With airline travel getting more miserable (and more fee-laden) day by day, many folks are re-discovering the joys of the great American road trip -- but which cars are best for life on the road? Different travelers have different needs, so I've picked a variety of cars that I think make great road trip vehicles. Here they are, arranged by price from lowest to highest.
Most small cars make poor road-trippers, but the Fit is the exception to the rule. Thanks to its brilliant cabin packaging, the Fit accommodates four adults and their luggage with ease, and it's flip-and-fold back seat and deep cargo bay are great for impulse purchases, even really bug and bulky ones. The Fit gets great gas mileage and its optional navigation system means you'll never get lost.
Minivans are great for family road trips, but not everyone wants to drive a bus. The six-seat Mazda5 strikes a nice balance between the space of a minivan, the road manners and fuel economy of a mid-size car, and the price tag of a compact. Be warned, though, that the 2-2-2 seating arrangement limits flexibility -- chances are you'll have to fold the back seats for additional cargo space, and that drops the Mazda5's seating capacity to four.
The Insight Hybrid is a great car for green travelers on a budget: It's cheap to buy, entertaining to drive, gets great fuel economy (it's a hybrid, after all) and has a roomy hatchback body. The downsides: While it's great for two people and their stuff, its smallish back seat makes it a squeeze for four.
The Miata is one of the all-time great road-trip cars: It's small, it's racy, and it's got the easiest-to-open convertible top in the business -- just pull the release lever, give the roof a shove, and presto, you're basking in the sunshine. The small trunk means you'll need to pack creatively, and rear-wheel-drive means it's not the most sure-footed car in bad weather (as I discovered firsthand) -- but given a sunny day and an open road, there are few cars I'd rather drive.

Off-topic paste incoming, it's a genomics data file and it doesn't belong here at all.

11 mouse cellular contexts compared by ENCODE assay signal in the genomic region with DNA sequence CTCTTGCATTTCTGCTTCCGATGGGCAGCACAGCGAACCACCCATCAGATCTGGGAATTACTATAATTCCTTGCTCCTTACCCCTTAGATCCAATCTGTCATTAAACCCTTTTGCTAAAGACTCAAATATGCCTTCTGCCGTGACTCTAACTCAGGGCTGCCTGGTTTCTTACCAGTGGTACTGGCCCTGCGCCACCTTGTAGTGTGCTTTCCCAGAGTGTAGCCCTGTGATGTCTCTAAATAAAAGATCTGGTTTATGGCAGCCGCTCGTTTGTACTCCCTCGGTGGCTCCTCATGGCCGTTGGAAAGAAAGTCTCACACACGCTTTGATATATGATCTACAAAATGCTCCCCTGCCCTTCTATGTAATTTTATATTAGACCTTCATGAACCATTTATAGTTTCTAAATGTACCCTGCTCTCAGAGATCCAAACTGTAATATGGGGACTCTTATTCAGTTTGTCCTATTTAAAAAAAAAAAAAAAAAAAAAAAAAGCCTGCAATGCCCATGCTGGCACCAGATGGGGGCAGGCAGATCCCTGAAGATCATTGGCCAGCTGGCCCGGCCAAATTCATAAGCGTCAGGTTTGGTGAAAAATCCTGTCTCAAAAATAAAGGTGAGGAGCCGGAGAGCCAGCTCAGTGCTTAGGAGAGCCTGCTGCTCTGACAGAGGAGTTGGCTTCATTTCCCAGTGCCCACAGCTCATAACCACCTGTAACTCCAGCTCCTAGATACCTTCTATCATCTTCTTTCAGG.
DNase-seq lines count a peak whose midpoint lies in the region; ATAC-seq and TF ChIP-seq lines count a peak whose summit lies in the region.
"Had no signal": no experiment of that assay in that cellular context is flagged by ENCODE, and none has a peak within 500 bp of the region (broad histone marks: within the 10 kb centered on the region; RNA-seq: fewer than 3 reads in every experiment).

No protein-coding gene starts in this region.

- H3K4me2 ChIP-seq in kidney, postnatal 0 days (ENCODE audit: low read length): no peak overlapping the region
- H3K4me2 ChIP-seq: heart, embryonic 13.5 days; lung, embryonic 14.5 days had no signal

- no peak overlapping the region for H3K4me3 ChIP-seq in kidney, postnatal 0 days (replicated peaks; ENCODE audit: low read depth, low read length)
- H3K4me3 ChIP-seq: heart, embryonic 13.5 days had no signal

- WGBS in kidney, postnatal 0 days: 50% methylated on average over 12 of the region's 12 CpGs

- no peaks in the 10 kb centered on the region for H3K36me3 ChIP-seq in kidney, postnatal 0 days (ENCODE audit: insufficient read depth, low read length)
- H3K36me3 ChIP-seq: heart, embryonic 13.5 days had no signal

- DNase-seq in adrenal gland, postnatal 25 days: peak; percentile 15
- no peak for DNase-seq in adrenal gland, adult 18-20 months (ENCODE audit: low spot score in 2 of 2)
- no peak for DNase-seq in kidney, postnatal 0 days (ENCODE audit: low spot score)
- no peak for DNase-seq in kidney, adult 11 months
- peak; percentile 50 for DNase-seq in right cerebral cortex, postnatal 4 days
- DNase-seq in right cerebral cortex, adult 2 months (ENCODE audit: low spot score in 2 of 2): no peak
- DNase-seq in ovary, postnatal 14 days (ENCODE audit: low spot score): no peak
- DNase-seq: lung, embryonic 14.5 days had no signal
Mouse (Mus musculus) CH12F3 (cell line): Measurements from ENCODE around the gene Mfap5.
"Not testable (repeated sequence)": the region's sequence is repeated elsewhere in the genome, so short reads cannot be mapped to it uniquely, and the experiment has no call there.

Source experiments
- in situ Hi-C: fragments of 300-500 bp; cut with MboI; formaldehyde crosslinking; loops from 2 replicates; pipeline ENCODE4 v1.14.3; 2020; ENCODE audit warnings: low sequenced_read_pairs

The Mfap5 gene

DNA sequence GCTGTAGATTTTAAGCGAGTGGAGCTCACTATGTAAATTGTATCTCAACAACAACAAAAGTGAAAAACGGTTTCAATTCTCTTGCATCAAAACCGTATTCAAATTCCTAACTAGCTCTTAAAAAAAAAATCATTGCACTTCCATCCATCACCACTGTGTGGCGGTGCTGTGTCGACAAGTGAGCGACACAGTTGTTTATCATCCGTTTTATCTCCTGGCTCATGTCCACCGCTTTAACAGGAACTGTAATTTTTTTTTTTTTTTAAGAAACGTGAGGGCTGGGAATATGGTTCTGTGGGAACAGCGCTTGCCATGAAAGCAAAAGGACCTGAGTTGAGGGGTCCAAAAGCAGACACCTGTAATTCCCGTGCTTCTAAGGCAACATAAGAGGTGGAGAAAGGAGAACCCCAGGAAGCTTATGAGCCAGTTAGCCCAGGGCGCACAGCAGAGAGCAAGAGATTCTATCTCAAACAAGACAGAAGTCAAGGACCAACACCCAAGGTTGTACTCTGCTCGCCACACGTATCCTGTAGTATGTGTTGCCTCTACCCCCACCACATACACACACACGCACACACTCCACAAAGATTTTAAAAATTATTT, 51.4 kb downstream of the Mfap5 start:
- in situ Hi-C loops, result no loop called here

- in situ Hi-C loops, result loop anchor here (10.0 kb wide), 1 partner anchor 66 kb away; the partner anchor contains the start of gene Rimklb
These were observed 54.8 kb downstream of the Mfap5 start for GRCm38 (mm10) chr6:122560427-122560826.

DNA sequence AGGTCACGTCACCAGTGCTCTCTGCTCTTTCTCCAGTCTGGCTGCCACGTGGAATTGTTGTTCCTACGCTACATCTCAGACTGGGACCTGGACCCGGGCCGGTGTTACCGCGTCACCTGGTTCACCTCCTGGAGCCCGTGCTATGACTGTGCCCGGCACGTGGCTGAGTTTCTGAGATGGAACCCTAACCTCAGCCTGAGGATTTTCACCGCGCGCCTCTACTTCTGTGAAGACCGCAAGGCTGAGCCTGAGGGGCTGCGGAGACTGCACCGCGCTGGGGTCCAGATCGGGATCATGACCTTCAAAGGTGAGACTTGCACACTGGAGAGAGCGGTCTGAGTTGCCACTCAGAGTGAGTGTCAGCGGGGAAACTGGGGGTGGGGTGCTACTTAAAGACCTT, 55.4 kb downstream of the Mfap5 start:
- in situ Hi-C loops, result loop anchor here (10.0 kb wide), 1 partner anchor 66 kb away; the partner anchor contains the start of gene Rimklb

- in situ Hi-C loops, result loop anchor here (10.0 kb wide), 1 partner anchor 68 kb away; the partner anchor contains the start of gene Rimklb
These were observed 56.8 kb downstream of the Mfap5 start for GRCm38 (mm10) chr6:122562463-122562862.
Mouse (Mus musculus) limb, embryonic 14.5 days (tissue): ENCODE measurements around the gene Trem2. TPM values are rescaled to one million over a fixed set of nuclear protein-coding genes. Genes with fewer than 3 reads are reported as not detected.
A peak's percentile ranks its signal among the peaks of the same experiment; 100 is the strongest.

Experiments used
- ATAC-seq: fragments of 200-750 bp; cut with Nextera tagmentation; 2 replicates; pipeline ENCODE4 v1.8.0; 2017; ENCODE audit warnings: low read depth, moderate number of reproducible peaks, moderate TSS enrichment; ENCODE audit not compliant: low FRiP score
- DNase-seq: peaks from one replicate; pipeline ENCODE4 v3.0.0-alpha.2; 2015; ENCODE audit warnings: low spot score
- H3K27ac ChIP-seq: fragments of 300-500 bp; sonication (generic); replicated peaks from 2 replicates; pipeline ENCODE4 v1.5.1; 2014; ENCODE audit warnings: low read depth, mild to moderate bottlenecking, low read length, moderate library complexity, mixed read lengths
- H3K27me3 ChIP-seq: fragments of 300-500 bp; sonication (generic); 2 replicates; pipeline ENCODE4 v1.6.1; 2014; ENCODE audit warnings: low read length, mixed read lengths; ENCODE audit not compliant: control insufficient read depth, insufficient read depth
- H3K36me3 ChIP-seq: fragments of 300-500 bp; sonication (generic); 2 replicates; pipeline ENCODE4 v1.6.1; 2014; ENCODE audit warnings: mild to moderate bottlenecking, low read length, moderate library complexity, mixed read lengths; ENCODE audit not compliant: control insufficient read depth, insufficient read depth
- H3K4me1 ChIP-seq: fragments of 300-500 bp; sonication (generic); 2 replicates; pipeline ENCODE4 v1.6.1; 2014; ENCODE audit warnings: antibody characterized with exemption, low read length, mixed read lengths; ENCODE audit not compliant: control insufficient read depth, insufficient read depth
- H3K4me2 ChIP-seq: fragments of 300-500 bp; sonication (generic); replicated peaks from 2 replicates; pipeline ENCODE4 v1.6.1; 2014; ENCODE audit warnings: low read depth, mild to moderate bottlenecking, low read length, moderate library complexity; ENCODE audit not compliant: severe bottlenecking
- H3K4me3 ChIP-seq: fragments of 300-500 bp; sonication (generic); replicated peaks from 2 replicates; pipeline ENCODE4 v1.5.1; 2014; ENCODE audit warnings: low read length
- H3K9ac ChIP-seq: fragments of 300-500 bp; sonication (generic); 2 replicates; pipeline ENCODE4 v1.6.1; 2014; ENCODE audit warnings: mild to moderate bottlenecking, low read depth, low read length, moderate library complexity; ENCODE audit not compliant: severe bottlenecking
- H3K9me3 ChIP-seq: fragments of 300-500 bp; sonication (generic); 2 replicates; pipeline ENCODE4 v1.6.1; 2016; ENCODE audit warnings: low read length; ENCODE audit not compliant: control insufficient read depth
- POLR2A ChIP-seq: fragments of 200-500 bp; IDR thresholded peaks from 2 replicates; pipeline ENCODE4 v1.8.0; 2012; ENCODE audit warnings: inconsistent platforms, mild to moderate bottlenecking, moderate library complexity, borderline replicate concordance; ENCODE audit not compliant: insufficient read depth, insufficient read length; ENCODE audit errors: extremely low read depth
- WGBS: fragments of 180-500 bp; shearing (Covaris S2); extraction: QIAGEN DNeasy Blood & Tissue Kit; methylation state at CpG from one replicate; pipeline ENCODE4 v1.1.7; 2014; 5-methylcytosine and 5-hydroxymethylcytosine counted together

Chrysler redesigned the Sebring in 2008, and frankly, I prefer the old version; the new Sebring Convertible is pretty miserable to drive. But it's your best bet -- actually, now that Toyota has discontinued the Solara, it's your only bet -- for a convertible with a big back seat and a reasonably roomy trunk. Best of all, most major car rental companies stock Sebrings, so you can take one on vacation without having to get stuck driving it the other 50 weeks of the year.
For me, a family vacation means my wife, two kids and the dog, and all the stuff that comes with 'em -- and believe me, that's a lot of stuff. Enter the Volvo V70: Not only does it carry half the world in its cargo bay, but its fuel-efficient engine and big gas tank means it can run a good 500 miles between fill-ups. And thanks to the Volvo's well-designed front seats, you won't be feeling all those miles in your back and shoulders when you finally get out to stretch your legs. Long live the Family Truckster, Swedish-style!
I like the Lincoln MKZ -- the updated 2010 version, that is -- for all the same reasons I like the Lexus ES350 (see below) -- it's quiet and comfortable with a big back seat and a generous trunk. The MKZ has two major advantages over the Lexus: Better value-for-money and optional all-wheel-drive, the latter a real boon for traveling to places where the weather isn't always great.
I love cars that are involving to drive, and the ES 350 is anything but. But if you're out to see the sights, a comfortable, unobtrusive car makes a great companion -- and that's the ES 350 in a nutshell. It's spacious, quiet, smooth, easy to see out of, and as reliable as the day is long, making it a great way to tour the country.
Yeah, I know -- I used to make fun of Corvettes too, and then I drove one. Today's Corvette is a barrel of laughs, but you'll be laughing with it, not at it. The Corvette is huge fun to drive, it's surprisingly fuel efficient, and it's available as a convertible, though I like the coupe with its removable roof -- it gives you all the sight-seeing visibility of a convertible without the worry that someone will knife the soft-top to steal your stuff.
If money were no object, the S8 is the car I'd choose to drive across the country -- although with a 450 horsepower V10 under the hood, I bet it'd be a pretty quick trip. The S8 has it all -- supreme comfort, apartment-like room, and optional gadgets like massaging front seats and God's own Bang & Olufsen stereo. A great way to travel if you can afford the payments and the gas. Anyone have a hundred grand I can borrow?